CHIANG MAI, Thailand — If bathroom graffiti is any measure of a go-go bar’s depravity, then the “Can Do” bar is rather chaste.
Girl-power slogans are scrawled on the walls in pink magic marker. Above the toilet, the blue-ink scribble gets unusually political for a go-go bar: “Vote no - crazy constitution in Burma!”
In the barroom, more clues suggest this is not the sort of Thai girlie bar mythologized in sailors’ sex tales. There is no “mamasan” mother hen pushing ladies on male customers. The music isn’t set at an eardrum-shredding volume. The female workers are dressed like college kids: jeans, T-shirts and sneakers.
Make no mistake. The bar’s 30-odd rotating cast of female employees have sex with men for money. But the premises is pimp-free. The sex workers operate the bar themselves and split the profits.
“Some guys like that our conditions are fair, that we don’t have a bad owner,” said Mai, a 25-year-old sex worker with auburn bangs and Bambi eyes. “That’s why they come here instead of somewhere else.”
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The sex workers-turned-entrepreneurs at Can Do Bar call it “experitainment.”
The hypothesis is simple: if a girlie bar eliminates the industry’s cutthroat practices — “gain weight and you’re fired” or “he’s a regular, you can’t turn him down” — it can prove that selling sex doesn’t rely on exploitation.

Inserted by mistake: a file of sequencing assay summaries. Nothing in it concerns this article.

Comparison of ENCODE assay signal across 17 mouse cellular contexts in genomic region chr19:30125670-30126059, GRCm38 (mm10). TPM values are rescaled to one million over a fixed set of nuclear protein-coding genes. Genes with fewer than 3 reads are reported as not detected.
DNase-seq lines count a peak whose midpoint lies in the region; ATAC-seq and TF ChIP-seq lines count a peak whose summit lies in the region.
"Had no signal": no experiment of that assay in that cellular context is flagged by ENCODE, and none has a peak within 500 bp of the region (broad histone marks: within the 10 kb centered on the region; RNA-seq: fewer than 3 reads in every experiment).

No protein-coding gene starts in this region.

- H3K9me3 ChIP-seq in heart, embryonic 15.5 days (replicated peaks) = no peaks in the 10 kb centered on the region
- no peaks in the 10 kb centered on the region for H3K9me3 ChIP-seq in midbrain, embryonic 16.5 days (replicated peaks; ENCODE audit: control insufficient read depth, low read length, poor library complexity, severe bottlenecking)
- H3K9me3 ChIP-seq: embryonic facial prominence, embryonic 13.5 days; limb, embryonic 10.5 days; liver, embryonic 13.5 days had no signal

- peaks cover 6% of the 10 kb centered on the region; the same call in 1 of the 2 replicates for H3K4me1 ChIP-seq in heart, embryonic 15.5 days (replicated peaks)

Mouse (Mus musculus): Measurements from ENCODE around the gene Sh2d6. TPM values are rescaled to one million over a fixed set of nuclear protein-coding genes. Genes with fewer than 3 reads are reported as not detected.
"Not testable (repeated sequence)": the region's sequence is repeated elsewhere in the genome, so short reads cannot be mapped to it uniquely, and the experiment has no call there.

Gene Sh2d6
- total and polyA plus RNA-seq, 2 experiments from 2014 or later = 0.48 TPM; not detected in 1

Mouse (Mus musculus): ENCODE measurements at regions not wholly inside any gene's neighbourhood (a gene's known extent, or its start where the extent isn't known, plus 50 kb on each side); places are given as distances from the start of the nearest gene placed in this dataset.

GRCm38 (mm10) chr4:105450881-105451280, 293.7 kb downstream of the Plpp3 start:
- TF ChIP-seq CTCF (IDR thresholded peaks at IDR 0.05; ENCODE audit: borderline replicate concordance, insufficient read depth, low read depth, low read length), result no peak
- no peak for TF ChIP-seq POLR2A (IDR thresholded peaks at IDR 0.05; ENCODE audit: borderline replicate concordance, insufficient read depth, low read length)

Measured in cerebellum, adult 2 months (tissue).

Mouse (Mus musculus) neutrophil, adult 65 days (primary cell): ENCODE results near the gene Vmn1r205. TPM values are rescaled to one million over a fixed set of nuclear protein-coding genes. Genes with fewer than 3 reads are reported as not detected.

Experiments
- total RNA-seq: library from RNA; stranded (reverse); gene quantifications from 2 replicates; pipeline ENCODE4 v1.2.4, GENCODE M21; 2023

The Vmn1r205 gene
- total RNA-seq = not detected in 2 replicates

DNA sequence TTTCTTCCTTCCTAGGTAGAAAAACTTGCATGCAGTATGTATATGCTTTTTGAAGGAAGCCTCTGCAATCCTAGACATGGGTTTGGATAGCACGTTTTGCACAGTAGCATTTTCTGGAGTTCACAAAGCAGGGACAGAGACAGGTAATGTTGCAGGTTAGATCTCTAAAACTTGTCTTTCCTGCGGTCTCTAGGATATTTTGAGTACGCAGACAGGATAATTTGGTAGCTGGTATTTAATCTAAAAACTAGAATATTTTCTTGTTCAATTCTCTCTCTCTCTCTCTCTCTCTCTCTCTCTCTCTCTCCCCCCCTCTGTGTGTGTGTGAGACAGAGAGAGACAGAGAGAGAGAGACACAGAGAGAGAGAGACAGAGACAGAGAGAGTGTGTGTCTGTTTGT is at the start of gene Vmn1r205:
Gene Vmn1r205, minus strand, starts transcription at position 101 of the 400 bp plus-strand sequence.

The world, or at least Thailand, will take notice. And sex workers will be seen as legit breadwinners, not victims or vile women.
“Most of Thai society says we’re prostitutes and body sellers,” Mai said. “Why can’t they see it like selling cars? We’re just here to offer a service.”
As Can Do’s fifth anniversary nears, the experiment's results are mixed. Do the men arrive in droves? No, more like a steady trickle. Is it profitable? According to last month’s accounting, just barely. They made $600 in 2010. Have they inspired imitators? Not yet.
But their business model is hoped to motivate others in Thailand’s massive sex industry to expect more from their employers. The trade employs 77,000 sex workers across the country, according to Thai government estimates, and more than 300,000 according to regional non-governmental organizations.
“Since it takes a tree 10 years to grow, we decided we’d give it 10 years,” said Liz Hilton, a Thai-fluent Australian who works with Empower, a sex workers’ rights coalition that helped create the bar.
With $30,000 of their own money, Empower’s sex worker membership opened the bar in 2006. They were fatigued from urging Thai officials to recognize sex work under labor laws and the government’s social security scheme, Hilton said.
“They said, ‘You know, the government’s just not getting it. We’ve got to show them how it’s done,’” she said. “If you ask any sex worker what she wants, it’s a good life for herself, her family and acceptance by society. It’s not rocket science. They don’t want anything special.”
Can Do is not the den of decadence certain foreign tourists seek out in Thailand. The sex workers are so modestly dressed that distinguishing between a working girl and a female customer enjoying after-work drinks can be tricky. The setting is so unraunchy that Western women routinely swing by for beers, almost unthinkable in the typical dungeon-dark, techno-blasting go-go.
According to Can Do’s sex workers, their customers include doctors and deliverymen, local NGO workers and foreign retirees on vacation. The female employees are mostly Thai, with a sprinkling from Burma or Thailand’s hill tribes.
About 80 percent are single moms, Hilton said, and their ages range from 18 to 66.